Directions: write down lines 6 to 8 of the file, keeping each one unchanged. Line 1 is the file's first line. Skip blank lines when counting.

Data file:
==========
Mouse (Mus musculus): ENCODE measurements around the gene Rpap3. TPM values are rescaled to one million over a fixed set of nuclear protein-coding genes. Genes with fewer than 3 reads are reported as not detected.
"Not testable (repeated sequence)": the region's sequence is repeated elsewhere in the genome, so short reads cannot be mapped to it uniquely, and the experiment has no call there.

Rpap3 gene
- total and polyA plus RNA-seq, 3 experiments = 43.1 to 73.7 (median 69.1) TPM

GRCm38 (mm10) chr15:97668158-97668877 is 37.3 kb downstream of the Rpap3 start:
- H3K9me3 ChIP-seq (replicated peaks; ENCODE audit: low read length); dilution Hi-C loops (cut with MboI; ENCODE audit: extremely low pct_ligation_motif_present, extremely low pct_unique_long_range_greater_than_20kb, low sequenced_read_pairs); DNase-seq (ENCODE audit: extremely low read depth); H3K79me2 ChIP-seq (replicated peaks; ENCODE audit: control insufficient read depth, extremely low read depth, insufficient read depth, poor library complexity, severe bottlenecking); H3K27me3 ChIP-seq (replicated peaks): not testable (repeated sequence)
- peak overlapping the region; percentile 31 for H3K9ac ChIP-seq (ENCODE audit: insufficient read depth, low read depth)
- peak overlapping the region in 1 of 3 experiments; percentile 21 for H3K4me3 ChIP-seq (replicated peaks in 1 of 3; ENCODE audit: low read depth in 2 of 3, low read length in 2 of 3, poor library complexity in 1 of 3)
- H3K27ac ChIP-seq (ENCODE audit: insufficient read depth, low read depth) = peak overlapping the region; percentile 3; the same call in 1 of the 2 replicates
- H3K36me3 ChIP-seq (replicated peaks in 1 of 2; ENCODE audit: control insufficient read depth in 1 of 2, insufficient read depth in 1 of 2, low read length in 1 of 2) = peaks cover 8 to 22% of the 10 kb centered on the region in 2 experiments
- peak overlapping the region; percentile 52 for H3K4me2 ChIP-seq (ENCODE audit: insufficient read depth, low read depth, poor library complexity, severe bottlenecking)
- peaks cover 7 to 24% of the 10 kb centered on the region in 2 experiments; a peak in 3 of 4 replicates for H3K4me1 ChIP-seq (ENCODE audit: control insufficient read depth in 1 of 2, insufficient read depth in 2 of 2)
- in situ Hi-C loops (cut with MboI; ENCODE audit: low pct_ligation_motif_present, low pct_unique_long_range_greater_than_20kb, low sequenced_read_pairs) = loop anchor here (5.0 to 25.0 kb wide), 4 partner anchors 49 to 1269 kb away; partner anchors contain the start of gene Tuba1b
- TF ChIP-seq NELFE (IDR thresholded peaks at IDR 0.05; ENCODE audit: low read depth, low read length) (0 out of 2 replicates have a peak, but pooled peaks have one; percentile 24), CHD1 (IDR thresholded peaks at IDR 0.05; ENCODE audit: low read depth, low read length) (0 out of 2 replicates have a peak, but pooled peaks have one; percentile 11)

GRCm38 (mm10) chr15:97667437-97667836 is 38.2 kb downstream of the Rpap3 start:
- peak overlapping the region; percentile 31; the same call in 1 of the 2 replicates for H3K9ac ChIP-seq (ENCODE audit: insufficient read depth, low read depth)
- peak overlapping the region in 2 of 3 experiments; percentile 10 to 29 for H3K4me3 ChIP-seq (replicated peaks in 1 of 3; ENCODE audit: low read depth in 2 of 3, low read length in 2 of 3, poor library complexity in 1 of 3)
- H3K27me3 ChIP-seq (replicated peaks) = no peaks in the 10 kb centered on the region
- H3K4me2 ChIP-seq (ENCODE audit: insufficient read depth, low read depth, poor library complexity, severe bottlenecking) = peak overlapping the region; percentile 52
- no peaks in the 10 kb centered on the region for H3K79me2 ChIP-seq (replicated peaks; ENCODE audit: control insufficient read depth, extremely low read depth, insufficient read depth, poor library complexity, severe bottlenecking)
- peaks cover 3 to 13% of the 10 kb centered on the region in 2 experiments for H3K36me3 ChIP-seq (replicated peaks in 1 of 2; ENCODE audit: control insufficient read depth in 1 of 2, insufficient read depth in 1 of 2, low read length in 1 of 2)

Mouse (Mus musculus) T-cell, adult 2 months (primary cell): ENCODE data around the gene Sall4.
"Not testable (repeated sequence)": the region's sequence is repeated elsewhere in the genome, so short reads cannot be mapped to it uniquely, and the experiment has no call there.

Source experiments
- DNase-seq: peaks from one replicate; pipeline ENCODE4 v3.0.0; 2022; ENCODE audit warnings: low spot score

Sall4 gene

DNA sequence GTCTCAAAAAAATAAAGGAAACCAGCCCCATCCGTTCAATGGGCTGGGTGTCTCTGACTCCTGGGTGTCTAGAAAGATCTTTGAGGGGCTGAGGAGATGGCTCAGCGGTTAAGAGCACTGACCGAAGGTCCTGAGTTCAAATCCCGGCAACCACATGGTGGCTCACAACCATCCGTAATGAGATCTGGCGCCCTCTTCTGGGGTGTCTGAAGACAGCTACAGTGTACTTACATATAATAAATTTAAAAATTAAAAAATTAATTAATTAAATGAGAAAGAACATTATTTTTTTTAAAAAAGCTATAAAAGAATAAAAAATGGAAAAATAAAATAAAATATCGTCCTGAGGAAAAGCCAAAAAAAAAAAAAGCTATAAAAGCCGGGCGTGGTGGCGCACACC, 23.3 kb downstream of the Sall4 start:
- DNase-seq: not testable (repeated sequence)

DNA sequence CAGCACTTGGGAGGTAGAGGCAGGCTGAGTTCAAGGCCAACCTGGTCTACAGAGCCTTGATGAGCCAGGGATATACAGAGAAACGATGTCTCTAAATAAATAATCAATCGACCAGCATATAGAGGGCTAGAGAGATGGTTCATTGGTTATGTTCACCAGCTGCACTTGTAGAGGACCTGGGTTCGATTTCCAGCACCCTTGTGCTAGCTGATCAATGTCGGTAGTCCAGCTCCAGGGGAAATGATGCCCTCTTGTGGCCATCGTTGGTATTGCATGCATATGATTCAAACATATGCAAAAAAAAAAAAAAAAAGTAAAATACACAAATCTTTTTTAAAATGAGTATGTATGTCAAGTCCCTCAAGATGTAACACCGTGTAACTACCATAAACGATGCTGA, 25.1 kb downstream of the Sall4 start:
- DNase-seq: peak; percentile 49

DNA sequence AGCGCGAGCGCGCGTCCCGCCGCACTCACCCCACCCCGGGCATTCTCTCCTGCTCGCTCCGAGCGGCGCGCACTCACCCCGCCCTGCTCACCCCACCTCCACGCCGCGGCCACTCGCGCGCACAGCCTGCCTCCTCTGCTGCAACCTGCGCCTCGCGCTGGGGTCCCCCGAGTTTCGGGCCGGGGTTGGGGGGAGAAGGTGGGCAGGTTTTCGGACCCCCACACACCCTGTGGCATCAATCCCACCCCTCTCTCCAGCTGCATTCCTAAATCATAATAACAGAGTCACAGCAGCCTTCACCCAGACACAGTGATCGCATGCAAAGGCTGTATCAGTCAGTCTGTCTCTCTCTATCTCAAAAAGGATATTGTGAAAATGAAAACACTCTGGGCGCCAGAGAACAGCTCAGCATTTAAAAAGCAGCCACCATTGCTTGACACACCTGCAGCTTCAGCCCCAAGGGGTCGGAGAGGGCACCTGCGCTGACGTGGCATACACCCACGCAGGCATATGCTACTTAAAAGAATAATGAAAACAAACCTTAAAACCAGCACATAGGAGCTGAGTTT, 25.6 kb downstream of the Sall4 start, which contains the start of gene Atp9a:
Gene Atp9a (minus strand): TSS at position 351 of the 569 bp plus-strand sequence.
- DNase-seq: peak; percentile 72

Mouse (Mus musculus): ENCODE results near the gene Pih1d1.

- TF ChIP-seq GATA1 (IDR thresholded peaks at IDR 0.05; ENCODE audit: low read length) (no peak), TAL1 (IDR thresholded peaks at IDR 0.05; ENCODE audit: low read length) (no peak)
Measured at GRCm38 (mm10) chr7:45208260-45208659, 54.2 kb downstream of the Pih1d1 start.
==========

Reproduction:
- H3K9me3 ChIP-seq (replicated peaks; ENCODE audit: low read length); dilution Hi-C loops (cut with MboI; ENCODE audit: extremely low pct_ligation_motif_present, extremely low pct_unique_long_range_greater_than_20kb, low sequenced_read_pairs); DNase-seq (ENCODE audit: extremely low read depth); H3K79me2 ChIP-seq (replicated peaks; ENCODE audit: control insufficient read depth, extremely low read depth, insufficient read depth, poor library complexity, severe bottlenecking); H3K27me3 ChIP-seq (replicated peaks): not testable (repeated sequence)
- peak overlapping the region; percentile 31 for H3K9ac ChIP-seq (ENCODE audit: insufficient read depth, low read depth)
- peak overlapping the region in 1 of 3 experiments; percentile 21 for H3K4me3 ChIP-seq (replicated peaks in 1 of 3; ENCODE audit: low read depth in 2 of 3, low read length in 2 of 3, poor library complexity in 1 of 3)